We discover the on-pointe inspiration behind the ballet brand’s first fragrance.
When asked the question “what do you want to be when you grow up?” practically every little girl I know says ballerina. With swan-like allure, enviable strength, and killer tulle tutus, they will forever be the epitome of poise and sophistication. Now, French ballet brand Repetto invites women of all ages to unleash their inner ballerina with its very first perfume. Known for the iconic, handcrafted footwear it created for the dancers of the Parisian opera and countless other pros, Repetto naturally drew inspiration for its debut fragrance from the regal realm of ballet. The resulting choreography of pear, rose, and vanilla embodies the everlasting charm and refinement of pirouettes, pliés, and more. Here, we get the scoop on the barre-raising scent from three insiders. RENEE TRILIVAS
THE PERFUMER: Olivier Polge
“The fragrance is created with a selection of luxurious raw materials, which ally tradition, know-how, and technicality,” says Perfumer Olivier Polge. “Rose was necessary for me, as it perfectly reflects the very feminine identity of the brand with its pink color. I dressed it up with tender and delicate notes of pear, cherry blossom, and elegant inflexions of orange flower in a graceful powdery dry-down of vanilla and ambery woods.”
THE CEO: Jean-Marc Gaucher
“For a few years now, we’ve been regularly contacted by companies wishing to develop our perfume, which I have always refused,” says Repetto CEO Jean-Marc Gaucher. “Today, our firm has acquired worldwide fame, and when I met the president of our now fragrance-house partner, we came up with the logical continuation of what a luxury brand can offer its consumers. We express ourselves within a unique territory of classical dance, and this speaks to every woman on the planet.”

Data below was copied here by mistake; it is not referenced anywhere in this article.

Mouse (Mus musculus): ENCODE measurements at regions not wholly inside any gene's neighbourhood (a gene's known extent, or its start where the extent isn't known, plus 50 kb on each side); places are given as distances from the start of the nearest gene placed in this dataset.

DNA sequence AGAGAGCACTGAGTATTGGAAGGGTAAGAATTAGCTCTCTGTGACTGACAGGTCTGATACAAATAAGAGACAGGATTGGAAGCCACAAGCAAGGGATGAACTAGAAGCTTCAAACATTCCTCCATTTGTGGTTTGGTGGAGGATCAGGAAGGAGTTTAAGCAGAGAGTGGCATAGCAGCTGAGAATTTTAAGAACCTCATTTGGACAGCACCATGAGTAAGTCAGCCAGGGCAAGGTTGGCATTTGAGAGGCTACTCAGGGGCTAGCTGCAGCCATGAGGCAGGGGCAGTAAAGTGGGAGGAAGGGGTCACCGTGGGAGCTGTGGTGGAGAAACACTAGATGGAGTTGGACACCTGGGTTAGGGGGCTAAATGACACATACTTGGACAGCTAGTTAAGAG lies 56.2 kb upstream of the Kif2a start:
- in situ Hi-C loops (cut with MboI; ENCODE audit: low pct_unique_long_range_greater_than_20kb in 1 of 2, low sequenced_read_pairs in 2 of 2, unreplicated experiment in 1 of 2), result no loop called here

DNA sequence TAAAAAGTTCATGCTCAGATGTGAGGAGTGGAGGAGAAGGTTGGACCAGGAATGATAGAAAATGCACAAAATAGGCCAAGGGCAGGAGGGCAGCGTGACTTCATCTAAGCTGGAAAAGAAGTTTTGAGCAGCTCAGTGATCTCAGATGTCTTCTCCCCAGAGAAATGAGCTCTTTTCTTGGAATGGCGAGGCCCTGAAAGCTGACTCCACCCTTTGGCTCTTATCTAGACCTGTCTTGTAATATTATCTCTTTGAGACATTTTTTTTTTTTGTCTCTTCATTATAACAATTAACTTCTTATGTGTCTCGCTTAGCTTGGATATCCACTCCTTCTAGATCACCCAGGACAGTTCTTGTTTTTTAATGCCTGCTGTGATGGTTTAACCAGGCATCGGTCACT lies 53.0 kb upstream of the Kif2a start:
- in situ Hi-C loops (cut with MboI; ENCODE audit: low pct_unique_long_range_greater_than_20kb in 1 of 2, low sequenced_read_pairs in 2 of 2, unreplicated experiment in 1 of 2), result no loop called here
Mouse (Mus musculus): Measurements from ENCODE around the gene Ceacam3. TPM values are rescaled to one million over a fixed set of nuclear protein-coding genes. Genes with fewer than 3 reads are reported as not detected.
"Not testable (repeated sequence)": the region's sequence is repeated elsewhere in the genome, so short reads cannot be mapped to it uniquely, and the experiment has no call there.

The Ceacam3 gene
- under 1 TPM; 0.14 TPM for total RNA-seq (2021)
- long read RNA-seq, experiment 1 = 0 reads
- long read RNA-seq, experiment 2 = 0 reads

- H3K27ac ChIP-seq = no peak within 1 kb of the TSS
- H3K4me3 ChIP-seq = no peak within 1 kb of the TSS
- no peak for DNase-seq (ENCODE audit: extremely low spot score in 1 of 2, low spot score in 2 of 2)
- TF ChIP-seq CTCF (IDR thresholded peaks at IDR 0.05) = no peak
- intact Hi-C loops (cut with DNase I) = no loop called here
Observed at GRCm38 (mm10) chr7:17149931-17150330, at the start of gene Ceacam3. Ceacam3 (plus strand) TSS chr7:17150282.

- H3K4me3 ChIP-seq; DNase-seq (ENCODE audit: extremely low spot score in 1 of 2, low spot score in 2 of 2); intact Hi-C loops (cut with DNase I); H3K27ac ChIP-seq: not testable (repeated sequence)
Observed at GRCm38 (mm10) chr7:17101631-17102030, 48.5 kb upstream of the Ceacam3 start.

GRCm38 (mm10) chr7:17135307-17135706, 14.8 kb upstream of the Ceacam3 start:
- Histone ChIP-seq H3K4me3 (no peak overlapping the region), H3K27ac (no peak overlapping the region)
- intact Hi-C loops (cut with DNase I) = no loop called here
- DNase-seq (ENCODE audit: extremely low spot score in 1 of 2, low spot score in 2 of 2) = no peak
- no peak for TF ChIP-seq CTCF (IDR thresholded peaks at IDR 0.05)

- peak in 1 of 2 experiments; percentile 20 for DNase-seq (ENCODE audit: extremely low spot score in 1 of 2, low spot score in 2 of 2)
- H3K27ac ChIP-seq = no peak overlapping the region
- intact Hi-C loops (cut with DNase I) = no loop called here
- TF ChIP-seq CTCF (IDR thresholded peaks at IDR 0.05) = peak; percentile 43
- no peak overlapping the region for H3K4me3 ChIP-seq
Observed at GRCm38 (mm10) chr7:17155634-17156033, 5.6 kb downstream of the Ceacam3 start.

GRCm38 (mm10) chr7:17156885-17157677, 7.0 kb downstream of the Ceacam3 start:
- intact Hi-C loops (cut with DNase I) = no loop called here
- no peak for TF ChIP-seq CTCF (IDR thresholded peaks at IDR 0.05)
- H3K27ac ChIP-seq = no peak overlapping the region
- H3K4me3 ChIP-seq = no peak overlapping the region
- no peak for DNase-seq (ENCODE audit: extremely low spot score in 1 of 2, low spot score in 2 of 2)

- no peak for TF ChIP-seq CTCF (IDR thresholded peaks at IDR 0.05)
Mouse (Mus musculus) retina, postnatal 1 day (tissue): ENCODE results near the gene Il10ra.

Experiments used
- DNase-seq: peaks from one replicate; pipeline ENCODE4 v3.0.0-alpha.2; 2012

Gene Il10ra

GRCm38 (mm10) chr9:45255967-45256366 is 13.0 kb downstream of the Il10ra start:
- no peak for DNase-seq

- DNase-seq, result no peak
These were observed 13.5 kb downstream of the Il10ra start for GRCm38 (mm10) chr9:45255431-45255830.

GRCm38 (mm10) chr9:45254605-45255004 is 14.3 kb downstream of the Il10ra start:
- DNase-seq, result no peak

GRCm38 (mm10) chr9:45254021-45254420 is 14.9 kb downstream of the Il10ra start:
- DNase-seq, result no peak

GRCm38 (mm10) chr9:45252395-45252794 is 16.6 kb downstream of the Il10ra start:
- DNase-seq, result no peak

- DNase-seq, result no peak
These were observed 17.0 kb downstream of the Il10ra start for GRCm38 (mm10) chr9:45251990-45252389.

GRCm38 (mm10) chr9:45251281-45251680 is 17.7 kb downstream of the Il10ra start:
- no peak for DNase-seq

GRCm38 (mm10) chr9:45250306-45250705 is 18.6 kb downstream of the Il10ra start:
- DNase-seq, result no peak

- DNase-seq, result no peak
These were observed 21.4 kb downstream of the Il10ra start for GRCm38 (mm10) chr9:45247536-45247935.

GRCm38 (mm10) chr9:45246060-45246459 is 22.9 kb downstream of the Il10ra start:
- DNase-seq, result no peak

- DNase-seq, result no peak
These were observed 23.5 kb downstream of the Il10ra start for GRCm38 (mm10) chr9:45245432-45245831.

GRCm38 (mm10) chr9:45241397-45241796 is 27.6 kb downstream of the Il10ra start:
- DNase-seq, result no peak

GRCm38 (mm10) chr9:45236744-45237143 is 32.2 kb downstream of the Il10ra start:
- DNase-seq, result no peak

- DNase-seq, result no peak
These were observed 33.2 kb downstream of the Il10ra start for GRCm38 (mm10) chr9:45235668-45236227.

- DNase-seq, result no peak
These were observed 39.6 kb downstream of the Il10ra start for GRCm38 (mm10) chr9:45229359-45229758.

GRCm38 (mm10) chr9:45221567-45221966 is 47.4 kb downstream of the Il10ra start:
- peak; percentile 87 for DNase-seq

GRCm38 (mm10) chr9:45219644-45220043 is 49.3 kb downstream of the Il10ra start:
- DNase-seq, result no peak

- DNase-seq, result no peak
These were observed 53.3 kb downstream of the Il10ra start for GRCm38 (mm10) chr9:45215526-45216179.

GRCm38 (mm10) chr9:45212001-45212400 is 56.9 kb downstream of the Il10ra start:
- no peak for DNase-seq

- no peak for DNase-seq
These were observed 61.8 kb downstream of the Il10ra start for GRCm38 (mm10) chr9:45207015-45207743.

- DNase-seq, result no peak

THE PRIMA BALLERINA & FACE OF THE FRAGRANCE: Dorothée Gilbert
“This perfume transports us to a different world, inducing us to dream, to travel inside of ourselves, and to fly off to other destinations,” says Prima Ballerina Dorothée Gilbert. “It is complex, but gives the impression of simplicity. It’s rather similar to how it is for us in dance: technically complex, but with an impression of ease. Even the bottle is a symbolic representation of a dancer. It has sensual curves, a soft color, and is wrapped with a little satin ribbon like those on ballet shoes.”